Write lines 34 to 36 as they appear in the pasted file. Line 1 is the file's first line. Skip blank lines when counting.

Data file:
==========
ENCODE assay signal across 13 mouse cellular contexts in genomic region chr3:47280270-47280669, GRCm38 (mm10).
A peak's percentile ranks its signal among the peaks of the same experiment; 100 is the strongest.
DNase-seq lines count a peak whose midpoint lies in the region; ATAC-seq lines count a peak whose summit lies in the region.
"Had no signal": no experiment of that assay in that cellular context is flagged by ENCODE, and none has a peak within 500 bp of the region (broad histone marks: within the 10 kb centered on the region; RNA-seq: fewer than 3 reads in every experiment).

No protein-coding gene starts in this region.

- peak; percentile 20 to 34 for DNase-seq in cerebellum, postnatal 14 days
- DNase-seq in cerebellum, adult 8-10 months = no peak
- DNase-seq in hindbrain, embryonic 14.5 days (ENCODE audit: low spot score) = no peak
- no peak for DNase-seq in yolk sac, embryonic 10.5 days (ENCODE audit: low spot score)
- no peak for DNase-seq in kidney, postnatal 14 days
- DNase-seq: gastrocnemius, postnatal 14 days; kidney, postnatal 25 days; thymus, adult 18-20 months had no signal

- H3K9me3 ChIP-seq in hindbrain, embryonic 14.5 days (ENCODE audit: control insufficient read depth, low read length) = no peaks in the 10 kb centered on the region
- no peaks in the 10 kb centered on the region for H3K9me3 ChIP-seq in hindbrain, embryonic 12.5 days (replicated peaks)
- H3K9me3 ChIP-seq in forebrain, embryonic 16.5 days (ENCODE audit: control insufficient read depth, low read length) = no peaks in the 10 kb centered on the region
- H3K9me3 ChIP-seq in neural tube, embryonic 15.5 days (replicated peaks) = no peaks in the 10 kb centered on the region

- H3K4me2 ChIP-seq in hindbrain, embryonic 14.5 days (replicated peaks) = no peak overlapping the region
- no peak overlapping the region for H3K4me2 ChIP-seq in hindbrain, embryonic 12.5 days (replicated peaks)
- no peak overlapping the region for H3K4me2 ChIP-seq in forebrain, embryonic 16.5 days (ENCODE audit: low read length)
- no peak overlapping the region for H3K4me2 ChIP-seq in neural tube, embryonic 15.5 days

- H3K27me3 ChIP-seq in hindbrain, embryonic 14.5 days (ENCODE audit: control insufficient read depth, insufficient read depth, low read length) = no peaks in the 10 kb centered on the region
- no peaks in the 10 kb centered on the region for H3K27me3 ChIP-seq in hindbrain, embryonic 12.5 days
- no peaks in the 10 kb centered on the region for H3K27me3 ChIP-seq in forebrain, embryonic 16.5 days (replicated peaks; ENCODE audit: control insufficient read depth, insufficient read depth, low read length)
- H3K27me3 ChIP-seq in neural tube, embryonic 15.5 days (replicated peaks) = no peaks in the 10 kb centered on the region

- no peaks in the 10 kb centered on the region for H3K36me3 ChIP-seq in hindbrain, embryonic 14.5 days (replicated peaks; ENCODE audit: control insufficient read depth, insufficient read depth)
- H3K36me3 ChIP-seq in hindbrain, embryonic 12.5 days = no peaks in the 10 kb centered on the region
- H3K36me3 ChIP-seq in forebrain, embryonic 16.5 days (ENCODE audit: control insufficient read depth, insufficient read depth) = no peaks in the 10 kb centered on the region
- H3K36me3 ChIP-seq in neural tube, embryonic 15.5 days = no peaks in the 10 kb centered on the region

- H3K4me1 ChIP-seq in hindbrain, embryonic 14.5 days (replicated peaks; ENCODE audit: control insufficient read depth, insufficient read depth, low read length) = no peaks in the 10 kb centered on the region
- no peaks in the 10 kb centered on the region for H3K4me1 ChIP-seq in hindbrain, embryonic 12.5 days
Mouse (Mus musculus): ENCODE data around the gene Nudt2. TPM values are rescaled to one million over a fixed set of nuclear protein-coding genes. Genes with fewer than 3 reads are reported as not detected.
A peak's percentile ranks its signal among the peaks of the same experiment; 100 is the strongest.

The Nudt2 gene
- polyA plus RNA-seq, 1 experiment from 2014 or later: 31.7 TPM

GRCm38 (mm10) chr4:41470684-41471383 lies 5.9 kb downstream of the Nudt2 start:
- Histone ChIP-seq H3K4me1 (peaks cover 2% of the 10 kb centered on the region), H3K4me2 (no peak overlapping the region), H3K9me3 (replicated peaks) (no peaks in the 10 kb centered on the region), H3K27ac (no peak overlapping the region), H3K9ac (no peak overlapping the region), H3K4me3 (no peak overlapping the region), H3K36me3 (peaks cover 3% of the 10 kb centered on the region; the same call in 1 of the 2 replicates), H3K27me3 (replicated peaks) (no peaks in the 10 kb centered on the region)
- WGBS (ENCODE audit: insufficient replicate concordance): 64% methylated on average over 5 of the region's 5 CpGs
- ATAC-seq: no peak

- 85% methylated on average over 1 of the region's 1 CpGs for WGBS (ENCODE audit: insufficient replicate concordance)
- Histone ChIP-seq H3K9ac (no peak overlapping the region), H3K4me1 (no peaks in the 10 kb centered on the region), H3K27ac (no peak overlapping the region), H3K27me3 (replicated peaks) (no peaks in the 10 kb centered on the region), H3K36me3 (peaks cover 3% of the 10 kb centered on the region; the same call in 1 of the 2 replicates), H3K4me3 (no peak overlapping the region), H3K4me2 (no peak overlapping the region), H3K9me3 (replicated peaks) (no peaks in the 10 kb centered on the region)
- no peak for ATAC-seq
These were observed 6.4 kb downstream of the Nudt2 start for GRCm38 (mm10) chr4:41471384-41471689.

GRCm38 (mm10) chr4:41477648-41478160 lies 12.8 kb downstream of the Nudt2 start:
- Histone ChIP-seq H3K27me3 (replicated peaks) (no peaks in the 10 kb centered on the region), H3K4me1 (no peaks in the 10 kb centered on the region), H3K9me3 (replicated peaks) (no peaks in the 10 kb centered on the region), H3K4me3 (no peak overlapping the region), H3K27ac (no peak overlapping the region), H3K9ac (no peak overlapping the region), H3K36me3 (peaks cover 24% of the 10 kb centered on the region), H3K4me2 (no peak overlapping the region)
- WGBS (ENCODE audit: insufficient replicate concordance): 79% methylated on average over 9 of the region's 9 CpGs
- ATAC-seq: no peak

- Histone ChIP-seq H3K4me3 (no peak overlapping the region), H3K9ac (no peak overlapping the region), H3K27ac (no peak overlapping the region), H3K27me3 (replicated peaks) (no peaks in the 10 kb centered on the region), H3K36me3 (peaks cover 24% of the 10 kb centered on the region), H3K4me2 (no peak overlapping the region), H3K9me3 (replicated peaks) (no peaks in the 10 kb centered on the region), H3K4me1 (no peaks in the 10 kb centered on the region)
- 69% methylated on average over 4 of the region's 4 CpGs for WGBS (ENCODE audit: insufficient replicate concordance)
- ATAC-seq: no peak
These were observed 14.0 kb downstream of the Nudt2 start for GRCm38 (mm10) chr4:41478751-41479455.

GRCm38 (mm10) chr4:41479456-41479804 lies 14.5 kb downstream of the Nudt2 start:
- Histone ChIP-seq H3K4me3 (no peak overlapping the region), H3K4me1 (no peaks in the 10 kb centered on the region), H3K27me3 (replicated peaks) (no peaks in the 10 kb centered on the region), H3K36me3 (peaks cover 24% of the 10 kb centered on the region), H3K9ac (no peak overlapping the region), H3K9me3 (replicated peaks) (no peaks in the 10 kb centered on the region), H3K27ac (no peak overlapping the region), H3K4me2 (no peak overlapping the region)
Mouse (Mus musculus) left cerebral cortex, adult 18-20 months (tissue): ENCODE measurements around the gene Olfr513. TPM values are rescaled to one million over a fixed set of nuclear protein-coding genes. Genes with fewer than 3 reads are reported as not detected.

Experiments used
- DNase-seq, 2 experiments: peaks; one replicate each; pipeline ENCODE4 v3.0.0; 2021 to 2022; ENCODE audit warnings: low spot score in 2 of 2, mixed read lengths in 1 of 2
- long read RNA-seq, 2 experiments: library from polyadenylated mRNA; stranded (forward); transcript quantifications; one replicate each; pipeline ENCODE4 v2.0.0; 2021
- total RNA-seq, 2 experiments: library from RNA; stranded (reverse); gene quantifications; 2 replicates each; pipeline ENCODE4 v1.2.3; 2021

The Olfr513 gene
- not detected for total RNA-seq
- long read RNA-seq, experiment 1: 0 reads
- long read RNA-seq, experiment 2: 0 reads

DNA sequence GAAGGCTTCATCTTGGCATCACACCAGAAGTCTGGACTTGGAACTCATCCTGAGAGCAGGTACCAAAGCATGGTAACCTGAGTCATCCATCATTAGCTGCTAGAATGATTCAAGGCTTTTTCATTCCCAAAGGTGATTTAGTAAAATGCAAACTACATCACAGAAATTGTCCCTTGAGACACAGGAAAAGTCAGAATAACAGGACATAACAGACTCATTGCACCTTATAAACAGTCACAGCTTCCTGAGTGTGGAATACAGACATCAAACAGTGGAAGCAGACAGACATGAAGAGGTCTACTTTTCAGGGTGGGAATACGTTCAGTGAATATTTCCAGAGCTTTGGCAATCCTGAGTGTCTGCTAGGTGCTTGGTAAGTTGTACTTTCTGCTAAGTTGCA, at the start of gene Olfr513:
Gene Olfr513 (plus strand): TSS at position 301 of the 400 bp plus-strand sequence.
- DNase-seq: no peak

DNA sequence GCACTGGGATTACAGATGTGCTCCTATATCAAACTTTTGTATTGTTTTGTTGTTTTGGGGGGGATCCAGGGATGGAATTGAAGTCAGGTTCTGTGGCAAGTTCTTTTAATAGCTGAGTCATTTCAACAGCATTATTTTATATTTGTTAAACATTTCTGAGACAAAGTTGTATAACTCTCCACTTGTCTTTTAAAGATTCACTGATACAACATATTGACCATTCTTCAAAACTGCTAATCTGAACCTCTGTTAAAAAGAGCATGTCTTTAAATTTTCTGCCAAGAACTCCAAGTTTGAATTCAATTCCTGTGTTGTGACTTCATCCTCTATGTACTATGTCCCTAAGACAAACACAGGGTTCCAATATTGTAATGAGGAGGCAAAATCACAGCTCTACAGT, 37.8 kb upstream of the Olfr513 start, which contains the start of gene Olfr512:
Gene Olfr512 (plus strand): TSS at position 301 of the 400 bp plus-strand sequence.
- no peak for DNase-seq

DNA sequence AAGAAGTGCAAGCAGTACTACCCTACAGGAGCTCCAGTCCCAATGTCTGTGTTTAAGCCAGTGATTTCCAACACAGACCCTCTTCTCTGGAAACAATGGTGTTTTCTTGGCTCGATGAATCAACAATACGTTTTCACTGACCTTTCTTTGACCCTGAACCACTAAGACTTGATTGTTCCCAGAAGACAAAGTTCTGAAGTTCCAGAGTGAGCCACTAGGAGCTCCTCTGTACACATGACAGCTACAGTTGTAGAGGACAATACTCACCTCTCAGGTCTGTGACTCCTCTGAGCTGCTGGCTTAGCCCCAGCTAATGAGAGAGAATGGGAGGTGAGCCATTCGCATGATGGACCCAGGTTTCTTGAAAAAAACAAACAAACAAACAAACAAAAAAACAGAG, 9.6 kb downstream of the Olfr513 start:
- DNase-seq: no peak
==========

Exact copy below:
GRCm38 (mm10) chr4:41470684-41471383 lies 5.9 kb downstream of the Nudt2 start:
- Histone ChIP-seq H3K4me1 (peaks cover 2% of the 10 kb centered on the region), H3K4me2 (no peak overlapping the region), H3K9me3 (replicated peaks) (no peaks in the 10 kb centered on the region), H3K27ac (no peak overlapping the region), H3K9ac (no peak overlapping the region), H3K4me3 (no peak overlapping the region), H3K36me3 (peaks cover 3% of the 10 kb centered on the region; the same call in 1 of the 2 replicates), H3K27me3 (replicated peaks) (no peaks in the 10 kb centered on the region)
- WGBS (ENCODE audit: insufficient replicate concordance): 64% methylated on average over 5 of the region's 5 CpGs